Mental Health Matters

School counselors and psychologists map out an integrated system of support.
With Stephen E. Brock, John Desrochers, Elizabeth Parker, & Robin Zorn.
Principal, March/April 2015
Web Resources

The elementary and middle school years build a strong base for students: skills, habits, and attitudes that will help them succeed in high school and beyond. A supportive mental health program can fortify this foundation. Research backs this up. For instance, a 2011 study by researcher Joseph Durlak and colleagues found that students in schools with universal social and emotional learning programs demonstrated not only better behavior, but also an 11 percent point gain in academic achievement.

Despite this tie, school counselors and psychologists have sometimes been underutilized, says Stephen E. Brock, president of the National Association of School Psychologists. “Today’s school psychologists are trained to do much more than simply administer psychological tests and help determine special education eligibility,” he says. Psychologists and counselors are trained mental and behavioral health providers—and they can be key architects in designing schoolwide systems to ensure that students are healthy and ready to learn.

Brock and three expert mental health professionals sat down with Principal to map out how schools can reinforce and leverage counselors’ and psychologists’ roles.

Principal: What are the common challenges for schools and mental health professionals as they address student mental health and emotional/ behavioral issues?

Elizabeth Parker: School counselors are often the first to recognize and respond to a student’s mental health crisis or need. Failure to identify and address this often impedes academic success. It’s been my experience that this becomes more of a challenge at schools whose counselors have caseloads larger than the 1-250 student-to-counselor ratio recommended by the American School Counselor Association.

Stephen E. Brock: Lack of personnel resources is our biggest challenge. Similar shortages exist for other school-employed mental health professionals, such as school counselors and school social workers. As a result, the needs of many students go unaddressed. Often, we can only work with the students with the most intensive needs and don’t have time to engage in essential prevention and mental wellness promotion efforts.

John Desrochers: There are often very few options for addressing mental health needs in the school setting. This is especially problematic given that the majority of the approximately one in five students with mental illness do not qualify for special education assistance. We need to make services available to students struggling with mental health challenges, even when the problems do not interfere with their ability to access the general education curriculum.

Robin Zorn: The biggest concern schools may have is when a student needs more support than the schools are able to provide. School counselors, school psychologists, and social workers can provide a basic level of support, but we are not set up to provide ongoing therapy or individual, weekly counseling. Many students need that additional support. Ultimately, the school counselor’s role is to decrease any barriers to academic achievement so children can learn. Therefore, it is important for schools to provide outside community resources.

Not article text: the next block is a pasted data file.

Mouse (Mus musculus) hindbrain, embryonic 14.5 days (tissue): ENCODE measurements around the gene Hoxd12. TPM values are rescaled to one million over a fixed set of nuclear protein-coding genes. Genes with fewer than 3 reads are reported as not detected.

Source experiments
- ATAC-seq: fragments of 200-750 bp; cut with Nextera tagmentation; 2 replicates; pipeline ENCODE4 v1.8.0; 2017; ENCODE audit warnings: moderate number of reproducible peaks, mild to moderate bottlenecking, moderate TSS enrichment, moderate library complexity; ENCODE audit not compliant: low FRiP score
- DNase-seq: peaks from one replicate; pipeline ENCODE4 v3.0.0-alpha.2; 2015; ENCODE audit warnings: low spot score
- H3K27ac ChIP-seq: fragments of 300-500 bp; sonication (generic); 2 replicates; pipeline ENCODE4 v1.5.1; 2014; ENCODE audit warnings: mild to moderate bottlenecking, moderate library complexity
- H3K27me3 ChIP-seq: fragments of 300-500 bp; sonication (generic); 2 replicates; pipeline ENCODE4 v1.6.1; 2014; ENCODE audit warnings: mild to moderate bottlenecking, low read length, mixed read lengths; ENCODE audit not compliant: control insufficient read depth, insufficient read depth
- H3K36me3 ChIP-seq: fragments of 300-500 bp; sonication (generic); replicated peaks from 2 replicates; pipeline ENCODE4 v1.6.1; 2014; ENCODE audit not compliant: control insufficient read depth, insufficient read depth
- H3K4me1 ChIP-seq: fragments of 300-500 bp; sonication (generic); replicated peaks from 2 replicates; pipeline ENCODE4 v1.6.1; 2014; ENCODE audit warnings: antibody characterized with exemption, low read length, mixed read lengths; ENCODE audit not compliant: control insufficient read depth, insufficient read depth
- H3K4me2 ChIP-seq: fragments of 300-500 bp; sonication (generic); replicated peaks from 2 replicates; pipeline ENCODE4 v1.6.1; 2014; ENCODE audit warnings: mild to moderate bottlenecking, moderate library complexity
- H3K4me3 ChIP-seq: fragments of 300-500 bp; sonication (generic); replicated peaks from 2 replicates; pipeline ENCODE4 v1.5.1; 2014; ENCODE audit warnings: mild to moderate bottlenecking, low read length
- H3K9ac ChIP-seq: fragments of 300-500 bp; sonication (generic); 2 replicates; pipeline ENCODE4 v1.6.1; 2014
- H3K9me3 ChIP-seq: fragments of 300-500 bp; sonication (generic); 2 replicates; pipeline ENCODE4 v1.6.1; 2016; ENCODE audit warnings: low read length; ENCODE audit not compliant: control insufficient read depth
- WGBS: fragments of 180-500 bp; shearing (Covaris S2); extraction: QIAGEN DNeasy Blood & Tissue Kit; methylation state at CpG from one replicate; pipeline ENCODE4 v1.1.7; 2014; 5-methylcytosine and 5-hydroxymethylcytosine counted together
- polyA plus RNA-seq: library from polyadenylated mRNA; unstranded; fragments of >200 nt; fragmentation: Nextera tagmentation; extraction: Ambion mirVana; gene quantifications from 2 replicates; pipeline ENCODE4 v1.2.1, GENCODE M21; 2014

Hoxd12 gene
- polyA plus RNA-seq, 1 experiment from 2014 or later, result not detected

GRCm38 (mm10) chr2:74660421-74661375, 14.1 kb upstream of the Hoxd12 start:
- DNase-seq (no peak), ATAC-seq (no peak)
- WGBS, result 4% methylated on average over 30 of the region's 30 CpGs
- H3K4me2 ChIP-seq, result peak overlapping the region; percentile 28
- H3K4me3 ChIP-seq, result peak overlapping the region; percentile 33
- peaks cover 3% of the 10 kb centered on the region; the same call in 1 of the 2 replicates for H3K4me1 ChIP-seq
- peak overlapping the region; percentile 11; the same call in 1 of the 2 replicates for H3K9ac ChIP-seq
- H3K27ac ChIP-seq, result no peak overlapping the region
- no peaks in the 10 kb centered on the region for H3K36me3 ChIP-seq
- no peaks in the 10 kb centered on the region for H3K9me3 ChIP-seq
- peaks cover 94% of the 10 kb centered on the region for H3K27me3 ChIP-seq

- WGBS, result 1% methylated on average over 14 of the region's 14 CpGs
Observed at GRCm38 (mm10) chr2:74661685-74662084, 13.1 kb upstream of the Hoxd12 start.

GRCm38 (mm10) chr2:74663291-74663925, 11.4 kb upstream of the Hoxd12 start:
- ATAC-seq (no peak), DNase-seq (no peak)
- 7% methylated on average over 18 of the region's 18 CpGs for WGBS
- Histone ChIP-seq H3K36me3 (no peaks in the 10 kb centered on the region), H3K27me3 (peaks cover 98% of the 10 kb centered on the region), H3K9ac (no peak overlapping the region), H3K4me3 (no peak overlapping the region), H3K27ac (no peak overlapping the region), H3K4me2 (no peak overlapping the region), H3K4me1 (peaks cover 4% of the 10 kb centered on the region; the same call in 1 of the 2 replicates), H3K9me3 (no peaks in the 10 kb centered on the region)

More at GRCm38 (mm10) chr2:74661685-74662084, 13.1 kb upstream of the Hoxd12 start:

Desrochers: Another issue—and I’m happy to say that this seems to be changing—is that schools have never fully embraced the idea that good mental health and academic achievement are different sides of the same coin. Principals could increase average academic achievement in their schools and at the same time improve school climate, classroom behavior, and overall student performance—just by creating a schoolwide mental health program.

How do you destigmatize mental health issues in schools?

Desrochers: Start by teaching students about mental health in the context of overall mental wellness, and make mental health and wellness a subject on equal footing with math and social studies. Think of the prevention and treatment of mental, emotional, and behavioral issues as simply another part of the school’s curriculum. Students feel far less stigma about these things when they are normal parts of the school day, and when services are provided by school personnel they know and see in hallways every day.

Brock: My approach to this is to recognize and assertively teach the neurobiological basis of mental illness. Mental illness is not simply the result of poor parenting or bad choices—although [these] can make a bad situation worse.

Parker: Building strong rapport and genuine relationships with students and their support systems is a critical component to ensuring that students who need mental health support are able to receive it. Furthermore, school counselors must be knowledgeable about and mindful of cultural and religious beliefs, and public and structural stigma, as potential barriers to students and families seeking the mental health support they need.

What are the elements of a schoolwide mental health program that supports all learners?

Zorn: Schools that implement a comprehensive, data-driven school counseling program provide services to all students. It is proactive instead of reactive, and it is communicated to all stakeholders. School counselors develop program goals based on school data; these are addressed in core curriculum lessons, small group lessons, individual counseling, parent and teacher consultations, and various schoolwide efforts. A comprehensive school counseling program can improve attendance, student achievement, and graduation rates. Discipline referrals and dropout rates may decrease, while students’ problem-solving and decision-making skills increase. Programs such as PBIS (Positive Behavioral Interventions and Supports) support all learners as well.

Desrochers: The most important elements are: 1. A continuum of services starting with a schoolwide prevention program, right to high-intensity services for those with already developed mental health problems; 2. Full involvement by all school staff (especially administrators!); and 3. True collaboration between families, schools, and community. How do you communicate with families about their child’s mental health issues?